Tijuana vendors put in special orders for designer merchandise, dispatching teams of shoplifters to malls around the U.S. to steal more than $20 million in loot that could be resold at lower prices in Mexico, charges an indictment in San Diego federal court.

For the past decade, Tijuana vendors put in special orders for designer merchandise, dispatching teams of shoplifters to malls around the U.S. to steal more than $20 million in loot that could be resold at lower prices in Mexico, charges an indictment in San Diego federal court, reports the San Diego Union-Tribune. The highly organized shoplifting ring targeted malls around San Diego County and as far away as Washington, Illinois, Oregon and Maryland, prosecutors said. They used sophisticated techniques to lift everything from Louis Vuitton shoes to Victoria’s Secret lingerie to Abercrombie & Fitch clothing.

When necessary, the suspected thieves used violence — knocking down an infant in a stroller or breaking a loss prevention officer’s arm — the U.S. Attorney’s office said. On Wednesday, more than 250 law enforcement officers arrested at least 14 people. A San Diego federal grand jury indicted 22 people in the scheme. Agents seized $30,000 in cash as well as about a dozen trash bags bursting with new clothing with tags and security devices still attached. Piles of new Louis Vuitton shoes, as well as jewelry and perfume, were also confiscated. The shoplifting crews were organized by team leaders, who would scout stores and choreograph the heists using cellphones and hand signals, prosecutors said. “Blockers” would distract store employees or shield the movements of the “mules,” who would use metallic-lined “booster” bags to hide the merchandise and defeat store security sensors.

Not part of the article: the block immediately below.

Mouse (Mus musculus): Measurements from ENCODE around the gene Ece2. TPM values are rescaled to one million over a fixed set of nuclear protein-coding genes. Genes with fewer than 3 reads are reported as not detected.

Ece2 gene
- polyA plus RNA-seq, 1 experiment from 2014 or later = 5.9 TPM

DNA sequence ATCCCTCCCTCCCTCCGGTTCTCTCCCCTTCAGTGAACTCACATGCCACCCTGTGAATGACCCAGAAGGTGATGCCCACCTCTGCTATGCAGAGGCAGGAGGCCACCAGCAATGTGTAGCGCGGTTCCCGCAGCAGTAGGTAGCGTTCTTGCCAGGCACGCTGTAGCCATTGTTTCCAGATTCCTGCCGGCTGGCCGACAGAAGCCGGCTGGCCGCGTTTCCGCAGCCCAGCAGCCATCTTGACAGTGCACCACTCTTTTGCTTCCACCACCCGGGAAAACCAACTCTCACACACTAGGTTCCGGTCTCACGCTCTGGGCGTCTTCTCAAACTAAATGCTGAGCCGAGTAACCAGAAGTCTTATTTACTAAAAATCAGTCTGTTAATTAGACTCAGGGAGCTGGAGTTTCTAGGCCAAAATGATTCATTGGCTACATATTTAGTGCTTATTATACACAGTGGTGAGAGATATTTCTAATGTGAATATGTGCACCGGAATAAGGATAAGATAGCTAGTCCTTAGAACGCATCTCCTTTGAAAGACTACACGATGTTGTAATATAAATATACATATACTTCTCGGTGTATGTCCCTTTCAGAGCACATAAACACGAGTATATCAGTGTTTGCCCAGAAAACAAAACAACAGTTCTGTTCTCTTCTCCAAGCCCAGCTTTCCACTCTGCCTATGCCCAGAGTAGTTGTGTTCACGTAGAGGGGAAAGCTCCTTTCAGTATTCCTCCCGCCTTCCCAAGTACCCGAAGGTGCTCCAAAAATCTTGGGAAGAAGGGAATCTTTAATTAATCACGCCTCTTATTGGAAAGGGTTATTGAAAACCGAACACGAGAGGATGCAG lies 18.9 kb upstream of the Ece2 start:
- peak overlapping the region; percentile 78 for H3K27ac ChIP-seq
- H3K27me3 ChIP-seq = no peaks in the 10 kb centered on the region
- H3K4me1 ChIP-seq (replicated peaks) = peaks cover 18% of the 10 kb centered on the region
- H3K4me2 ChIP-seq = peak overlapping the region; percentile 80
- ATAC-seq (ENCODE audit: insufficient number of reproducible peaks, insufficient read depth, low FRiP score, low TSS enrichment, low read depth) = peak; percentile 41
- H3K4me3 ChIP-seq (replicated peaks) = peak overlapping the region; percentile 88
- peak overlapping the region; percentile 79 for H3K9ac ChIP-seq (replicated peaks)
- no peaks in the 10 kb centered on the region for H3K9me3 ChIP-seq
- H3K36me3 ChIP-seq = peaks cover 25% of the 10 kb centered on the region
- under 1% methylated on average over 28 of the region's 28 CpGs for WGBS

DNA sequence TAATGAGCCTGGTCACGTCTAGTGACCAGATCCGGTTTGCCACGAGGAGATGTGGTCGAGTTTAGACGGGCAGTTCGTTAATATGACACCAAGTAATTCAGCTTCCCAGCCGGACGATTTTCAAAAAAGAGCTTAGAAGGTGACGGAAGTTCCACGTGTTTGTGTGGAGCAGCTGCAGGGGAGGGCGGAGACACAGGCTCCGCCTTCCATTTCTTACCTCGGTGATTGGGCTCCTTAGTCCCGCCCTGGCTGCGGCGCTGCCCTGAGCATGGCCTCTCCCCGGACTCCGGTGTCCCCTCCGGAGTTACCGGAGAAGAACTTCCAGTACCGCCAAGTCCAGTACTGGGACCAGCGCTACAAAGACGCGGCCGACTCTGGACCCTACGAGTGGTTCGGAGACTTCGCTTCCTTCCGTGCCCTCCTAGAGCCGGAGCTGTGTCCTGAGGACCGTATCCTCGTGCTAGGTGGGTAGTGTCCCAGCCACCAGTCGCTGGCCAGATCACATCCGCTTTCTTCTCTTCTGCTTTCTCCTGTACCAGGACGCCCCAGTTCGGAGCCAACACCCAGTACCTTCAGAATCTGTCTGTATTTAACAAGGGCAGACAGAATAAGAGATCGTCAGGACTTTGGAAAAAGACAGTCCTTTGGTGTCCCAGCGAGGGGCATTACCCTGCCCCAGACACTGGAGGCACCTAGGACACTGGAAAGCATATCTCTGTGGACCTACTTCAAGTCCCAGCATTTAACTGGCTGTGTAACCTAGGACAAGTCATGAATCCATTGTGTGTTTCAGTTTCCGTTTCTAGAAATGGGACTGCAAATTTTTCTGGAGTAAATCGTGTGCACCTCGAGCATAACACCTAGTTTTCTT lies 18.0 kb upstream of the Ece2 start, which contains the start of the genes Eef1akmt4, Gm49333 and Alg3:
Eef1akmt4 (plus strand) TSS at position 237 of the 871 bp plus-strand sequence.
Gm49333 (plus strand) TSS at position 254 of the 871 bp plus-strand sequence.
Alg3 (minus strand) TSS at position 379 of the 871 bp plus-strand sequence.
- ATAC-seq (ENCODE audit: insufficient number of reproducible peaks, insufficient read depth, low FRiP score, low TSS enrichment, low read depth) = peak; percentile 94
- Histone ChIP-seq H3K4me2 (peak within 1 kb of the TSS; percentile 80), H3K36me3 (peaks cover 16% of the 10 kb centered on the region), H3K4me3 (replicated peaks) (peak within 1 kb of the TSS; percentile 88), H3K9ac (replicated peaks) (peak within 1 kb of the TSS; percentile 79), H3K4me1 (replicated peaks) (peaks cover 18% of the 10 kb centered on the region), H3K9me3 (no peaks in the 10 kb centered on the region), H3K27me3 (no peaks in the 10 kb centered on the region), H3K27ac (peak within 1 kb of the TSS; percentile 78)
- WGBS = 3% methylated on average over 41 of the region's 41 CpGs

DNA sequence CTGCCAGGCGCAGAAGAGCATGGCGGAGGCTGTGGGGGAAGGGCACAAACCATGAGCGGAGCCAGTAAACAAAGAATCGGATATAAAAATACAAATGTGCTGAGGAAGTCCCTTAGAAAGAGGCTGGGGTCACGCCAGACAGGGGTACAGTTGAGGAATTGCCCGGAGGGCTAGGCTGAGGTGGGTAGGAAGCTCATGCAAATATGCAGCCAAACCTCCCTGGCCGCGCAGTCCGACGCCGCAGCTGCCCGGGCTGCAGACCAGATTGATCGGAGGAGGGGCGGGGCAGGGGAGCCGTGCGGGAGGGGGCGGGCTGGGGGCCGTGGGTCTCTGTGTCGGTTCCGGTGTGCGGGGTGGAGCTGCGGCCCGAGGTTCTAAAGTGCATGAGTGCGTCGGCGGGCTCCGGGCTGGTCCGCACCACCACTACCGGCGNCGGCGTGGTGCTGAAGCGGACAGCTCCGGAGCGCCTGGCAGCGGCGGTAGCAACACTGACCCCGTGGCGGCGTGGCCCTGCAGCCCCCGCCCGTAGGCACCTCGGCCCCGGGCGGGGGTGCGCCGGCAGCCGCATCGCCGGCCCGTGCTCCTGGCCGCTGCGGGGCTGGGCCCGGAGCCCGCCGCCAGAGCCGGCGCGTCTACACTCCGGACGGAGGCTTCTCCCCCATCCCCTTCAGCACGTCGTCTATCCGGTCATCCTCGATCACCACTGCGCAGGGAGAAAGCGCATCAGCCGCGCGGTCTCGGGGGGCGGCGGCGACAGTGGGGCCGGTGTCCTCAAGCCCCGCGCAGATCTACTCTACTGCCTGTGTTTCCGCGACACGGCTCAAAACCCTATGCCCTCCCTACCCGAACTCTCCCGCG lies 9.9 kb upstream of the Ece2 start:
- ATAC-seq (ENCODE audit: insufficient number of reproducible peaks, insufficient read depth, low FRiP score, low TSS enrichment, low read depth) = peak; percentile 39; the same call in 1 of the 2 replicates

from https://thecrimereport.org

Less Than Two Out of Five Reported Crimes Involve An Arrest

Subtitles Out of close to five million criminal incidents (4,902,000), less than two million (1,822,000) involved an identified suspect. A massive disconnect between concerns over invasive police practices, crime related television programs and what really happens. Author By Leonard A. Sipes, Jr. Thirty-five years of supervising public affairs for national and state criminal justice agencies. Former […]

Subtitles Out of close to five million criminal incidents (4,902,000), less than two million (1,822,000) involved an identified suspect. A massive disconnect between concerns over invasive police practices, crime related television programs and what really happens. Author By Leonard A. Sipes, Jr. Thirty-five years of supervising public affairs for national and state criminal justice agencies. Former […]